The Italian market has steadily grown over the last six years, even though a slowdown was forecasted following the MCTC-Net protocol 2 getting underway, which created a peak in orders for new testing lines. Specialists want more performance, and above all, user-friendly machines. It’s not just an economic issue (less working hours) but a need arising from the seasonal nature of the work and the use of increasingly frequent temporary or untrained staff at greater risk of error. This is the philosophy behind the entry level Hofmann 7340 and John Bean B340 wheel balancers, with their innovative, unique in their class, video touch screen control and software with smartphone-style graphics. The 7750, on the other hand, offers the perfect solutions for higher productivity. Both machines are based on a VPM measurement technique for uncompromised accuracy, based on a 512 notch encoder, which significantly reduces the errors due to shocks and vibration and, therefore, the need for adjustments. The 7750 has been designed with remarkable attention to ergonomics: the centering rings are arranged on the body of the machine, the automatic wheel lift (that quickly moves away once its task is completed) is integrated and supported by a motion carriage to reduce fatigue and speed up the placement of the wheel. The wheel guard is telescopic and a light illuminates the inner part of the rim. The balancer also provides for sixteen pockets for the clip weights and a few dedicated places for the box of adhesive weights and utensils. Looking at the John Bean catalog we cannot help but noticing the B340SPROTouch with electromechanical wheel lock that prevents any possible imbalance due to tightening. The V1200 aligner, available in Italy from the end of the year, is a three-dimensional wheel alignment device that can operate even in the confined spaces of a store. Portable slip plates make it possible to be used also by mobile operators; and to make it even more user-friendly, the machine shares the same batteries as a screw gun. Two new lifts have been included in the Hofmann catalog; the HL3500 for cars and the HL5500, specifically designed for the German market and also suitable for light commercial vehicles.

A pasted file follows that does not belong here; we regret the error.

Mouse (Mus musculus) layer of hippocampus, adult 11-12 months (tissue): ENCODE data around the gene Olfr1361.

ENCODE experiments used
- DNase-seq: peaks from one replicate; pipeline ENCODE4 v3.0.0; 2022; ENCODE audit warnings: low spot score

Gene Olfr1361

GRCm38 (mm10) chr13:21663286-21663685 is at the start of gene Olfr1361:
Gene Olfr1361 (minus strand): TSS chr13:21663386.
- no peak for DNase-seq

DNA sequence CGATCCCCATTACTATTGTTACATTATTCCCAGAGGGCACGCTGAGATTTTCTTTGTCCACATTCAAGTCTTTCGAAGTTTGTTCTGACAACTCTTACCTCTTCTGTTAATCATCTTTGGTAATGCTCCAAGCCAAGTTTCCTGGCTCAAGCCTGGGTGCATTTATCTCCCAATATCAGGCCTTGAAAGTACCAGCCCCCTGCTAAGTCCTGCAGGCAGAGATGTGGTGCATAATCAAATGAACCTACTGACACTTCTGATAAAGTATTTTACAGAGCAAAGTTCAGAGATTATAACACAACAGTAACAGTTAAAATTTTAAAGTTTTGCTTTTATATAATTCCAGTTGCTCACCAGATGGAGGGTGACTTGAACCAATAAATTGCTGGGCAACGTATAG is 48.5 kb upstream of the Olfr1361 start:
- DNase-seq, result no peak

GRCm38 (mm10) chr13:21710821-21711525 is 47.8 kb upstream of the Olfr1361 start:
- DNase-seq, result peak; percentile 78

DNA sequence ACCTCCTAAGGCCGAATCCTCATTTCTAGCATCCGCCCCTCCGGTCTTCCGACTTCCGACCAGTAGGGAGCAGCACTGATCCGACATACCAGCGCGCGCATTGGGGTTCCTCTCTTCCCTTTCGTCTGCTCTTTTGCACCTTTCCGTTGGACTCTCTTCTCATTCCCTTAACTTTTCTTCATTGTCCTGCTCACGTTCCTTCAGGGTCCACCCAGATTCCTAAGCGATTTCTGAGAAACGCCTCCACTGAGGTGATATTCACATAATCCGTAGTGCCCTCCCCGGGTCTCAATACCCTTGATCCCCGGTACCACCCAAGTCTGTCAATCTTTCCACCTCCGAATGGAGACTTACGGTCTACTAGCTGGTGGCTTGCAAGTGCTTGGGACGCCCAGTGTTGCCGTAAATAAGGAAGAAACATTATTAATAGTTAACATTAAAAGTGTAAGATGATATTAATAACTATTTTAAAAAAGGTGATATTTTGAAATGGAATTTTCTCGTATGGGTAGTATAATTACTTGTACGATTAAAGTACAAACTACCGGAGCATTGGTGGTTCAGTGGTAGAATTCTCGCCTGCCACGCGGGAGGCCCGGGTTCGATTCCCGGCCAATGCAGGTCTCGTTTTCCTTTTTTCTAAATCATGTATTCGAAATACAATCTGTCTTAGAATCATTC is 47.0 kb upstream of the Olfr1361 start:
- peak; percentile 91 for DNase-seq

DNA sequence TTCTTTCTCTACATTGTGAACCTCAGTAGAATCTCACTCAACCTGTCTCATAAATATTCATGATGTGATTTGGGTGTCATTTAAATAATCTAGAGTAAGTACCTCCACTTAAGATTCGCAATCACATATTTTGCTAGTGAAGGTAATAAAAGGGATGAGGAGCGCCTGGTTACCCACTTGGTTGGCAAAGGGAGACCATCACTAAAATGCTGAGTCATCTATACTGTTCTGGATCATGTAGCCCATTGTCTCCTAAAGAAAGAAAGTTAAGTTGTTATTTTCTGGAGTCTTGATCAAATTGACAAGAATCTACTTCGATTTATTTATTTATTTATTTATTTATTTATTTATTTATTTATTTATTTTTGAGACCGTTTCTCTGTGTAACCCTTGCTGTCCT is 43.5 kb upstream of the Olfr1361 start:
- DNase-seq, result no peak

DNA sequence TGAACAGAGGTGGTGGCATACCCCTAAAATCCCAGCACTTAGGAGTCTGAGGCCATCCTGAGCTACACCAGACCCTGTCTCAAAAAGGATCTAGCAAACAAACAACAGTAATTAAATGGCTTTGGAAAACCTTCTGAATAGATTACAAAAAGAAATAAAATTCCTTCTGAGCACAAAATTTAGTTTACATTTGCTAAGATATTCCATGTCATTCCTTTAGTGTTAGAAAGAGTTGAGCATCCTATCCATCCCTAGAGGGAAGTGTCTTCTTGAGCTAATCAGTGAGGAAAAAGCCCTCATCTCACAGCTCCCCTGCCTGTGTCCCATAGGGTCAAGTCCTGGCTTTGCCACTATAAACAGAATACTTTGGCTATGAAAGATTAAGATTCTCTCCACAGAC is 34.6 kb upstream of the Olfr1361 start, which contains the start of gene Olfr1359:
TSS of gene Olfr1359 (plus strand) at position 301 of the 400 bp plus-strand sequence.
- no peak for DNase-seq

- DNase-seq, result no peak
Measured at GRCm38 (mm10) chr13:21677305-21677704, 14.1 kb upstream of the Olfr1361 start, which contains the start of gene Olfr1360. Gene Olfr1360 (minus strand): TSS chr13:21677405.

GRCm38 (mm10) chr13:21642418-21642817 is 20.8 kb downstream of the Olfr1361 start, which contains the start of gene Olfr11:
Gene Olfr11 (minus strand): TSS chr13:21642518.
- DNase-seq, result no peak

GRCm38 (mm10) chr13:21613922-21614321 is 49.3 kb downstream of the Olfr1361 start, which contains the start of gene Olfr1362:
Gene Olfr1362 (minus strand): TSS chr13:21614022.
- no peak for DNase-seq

Spare parts and service